ANYONE trying to promote at a small hall boxing event in the 1960s, much like today, needed to be prepared to lose a lot of money.

The 1950s was the last decade where such ventures could prove profitable for regular shows. As that decade wore on and the television started to make inroads into the lives of working families, and people stopped going out to seek their entertainment, professional boxing hit the skids, and the number of tournaments declined rapidly.

George Merritt was an old-school professional from the 1930s. From Silvertown, a tough area down by the docks on the north side of the Thames, George had taken part in nearly 150 contests in a hard career that lasted between 1932 and 1945. One of three boxing brothers, George was the best and in 1934, for instance, he took part in 34 contests, five of which were 12-rounders. After his career had ended George stayed in boxing and in 1962, at the age of 48, he decided to try his hand as a promoter.

The best of London’s small halls were in the hands of rivals. There were a good few around including West Ham Baths, the Seymour Hall in Marylebone, Shoreditch Town Hall and the Majestic Ballroom in Finsbury Park. George had to find a venue of his own and for his first show he tried the Winter Baths Hall in East Ham. It was the one, and only, show ever held there but George was sufficiently encouraged to try again.

He then found another new venue, a small art-deco pub built in 1936, known as the Roundhouse and located in Dagenham, a perfect place from which to attract fight fans. George also found a good man to base these shows around; local fighter Tommy Rix had only recently turned professional and in six months he had won six contests. A National Schools champion and London finalist, Tommy was a classy performer with a good amateur pedigree, and he could sell tickets.

In January 1963 won his seventh bout at the Roundhouse, on a bill topped by another local lad, Basildon’s Danny Wells. A good crowd turned up and George decided to go for monthly shows at the venue. With matchmaker Jack Hopwood, another 100-bout veteran from the 1930s, George lured Johnny Caiger, another top amateur from Dagenham, to the venue to make his debut. With Rix on the bill again, Merritt scored another hit and things were looking good.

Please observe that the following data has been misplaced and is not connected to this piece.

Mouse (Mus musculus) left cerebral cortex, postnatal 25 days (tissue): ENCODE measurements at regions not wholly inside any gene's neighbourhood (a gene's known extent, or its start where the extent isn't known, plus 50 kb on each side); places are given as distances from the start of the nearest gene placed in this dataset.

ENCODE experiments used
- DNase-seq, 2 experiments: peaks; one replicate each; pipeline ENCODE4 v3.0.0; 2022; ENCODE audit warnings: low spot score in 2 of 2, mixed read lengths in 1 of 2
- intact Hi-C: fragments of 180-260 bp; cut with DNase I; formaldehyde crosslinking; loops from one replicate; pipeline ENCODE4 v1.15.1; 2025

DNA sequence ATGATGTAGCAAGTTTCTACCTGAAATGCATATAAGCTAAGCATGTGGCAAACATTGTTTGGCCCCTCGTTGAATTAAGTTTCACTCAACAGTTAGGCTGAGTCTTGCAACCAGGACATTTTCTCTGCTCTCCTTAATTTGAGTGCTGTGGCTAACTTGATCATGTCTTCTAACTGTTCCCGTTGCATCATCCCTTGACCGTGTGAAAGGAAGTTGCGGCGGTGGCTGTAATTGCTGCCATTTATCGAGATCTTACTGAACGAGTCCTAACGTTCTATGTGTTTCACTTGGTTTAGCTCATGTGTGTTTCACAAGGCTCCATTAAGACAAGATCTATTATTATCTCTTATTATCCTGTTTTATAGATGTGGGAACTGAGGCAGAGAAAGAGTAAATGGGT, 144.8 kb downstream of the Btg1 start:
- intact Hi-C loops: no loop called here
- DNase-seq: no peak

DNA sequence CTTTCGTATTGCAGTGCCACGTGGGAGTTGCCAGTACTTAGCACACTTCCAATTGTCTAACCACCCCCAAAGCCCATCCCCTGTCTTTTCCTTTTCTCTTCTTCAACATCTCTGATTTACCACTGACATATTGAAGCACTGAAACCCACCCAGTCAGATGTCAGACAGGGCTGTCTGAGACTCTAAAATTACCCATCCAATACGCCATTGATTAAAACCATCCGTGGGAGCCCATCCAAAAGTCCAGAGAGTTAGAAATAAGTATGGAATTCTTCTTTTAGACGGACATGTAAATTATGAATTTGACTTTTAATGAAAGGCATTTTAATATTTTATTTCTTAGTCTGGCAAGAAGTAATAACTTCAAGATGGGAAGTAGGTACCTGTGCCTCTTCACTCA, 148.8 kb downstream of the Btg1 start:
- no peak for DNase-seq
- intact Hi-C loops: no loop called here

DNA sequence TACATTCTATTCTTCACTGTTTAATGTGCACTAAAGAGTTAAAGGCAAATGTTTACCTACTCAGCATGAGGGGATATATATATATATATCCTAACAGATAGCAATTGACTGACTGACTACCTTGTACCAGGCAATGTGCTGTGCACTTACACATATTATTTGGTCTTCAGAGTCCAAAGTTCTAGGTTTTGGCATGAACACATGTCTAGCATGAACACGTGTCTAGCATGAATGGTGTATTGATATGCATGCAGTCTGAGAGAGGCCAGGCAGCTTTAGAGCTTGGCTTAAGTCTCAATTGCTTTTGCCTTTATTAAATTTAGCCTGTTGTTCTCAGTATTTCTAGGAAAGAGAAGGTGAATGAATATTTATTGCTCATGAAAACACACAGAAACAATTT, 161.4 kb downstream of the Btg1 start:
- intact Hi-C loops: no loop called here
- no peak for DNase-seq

His third show took place in October with Rix winning again. Caiger suffered a shock defeat at the hands of Joe Sommerville, losing by disqualification in the third. Tommy looked good in winning an eight-round decision over Wolverhampton’s Tommy Icke to register his 13th straight victory. On Monday November 25th, Tommy picked up win number 14, when he topped the bill for George again, this time beating Nigerian, Tommy Atkins.

It looked like Merritt had succeeded in establishing himself, with a good little venue and decent cards filled with local lads, a few of whom looked promising. But, with profit margins being so tight, it wasn’t easy to justify the time and effort that were needed to arrange these shows and George was a busy man away from the sport.

Both Merritt, as a promoter, and Rix, as a fighter, were inactive throughout 1964. Rix returned in February 1965, at Nottingham, and he fought again in March, this time for rival promoter Harry Grossmith at Shoreditch Town Hall.

In June 1965 Merritt, without his star attraction, held his last show at the Roundhouse and then packed it in, deciding it wasn’t worth the effort, and London lost another small hall. Rix retired the following year, after his first loss.

The Roundhouse went on to better things in the 1970s when, as a music venue, it hosted the likes of Led Zeppelin, Queen, Pink Floyd and a personal favourite, Rory Gallagher. It’s still there and serves a decent pint.

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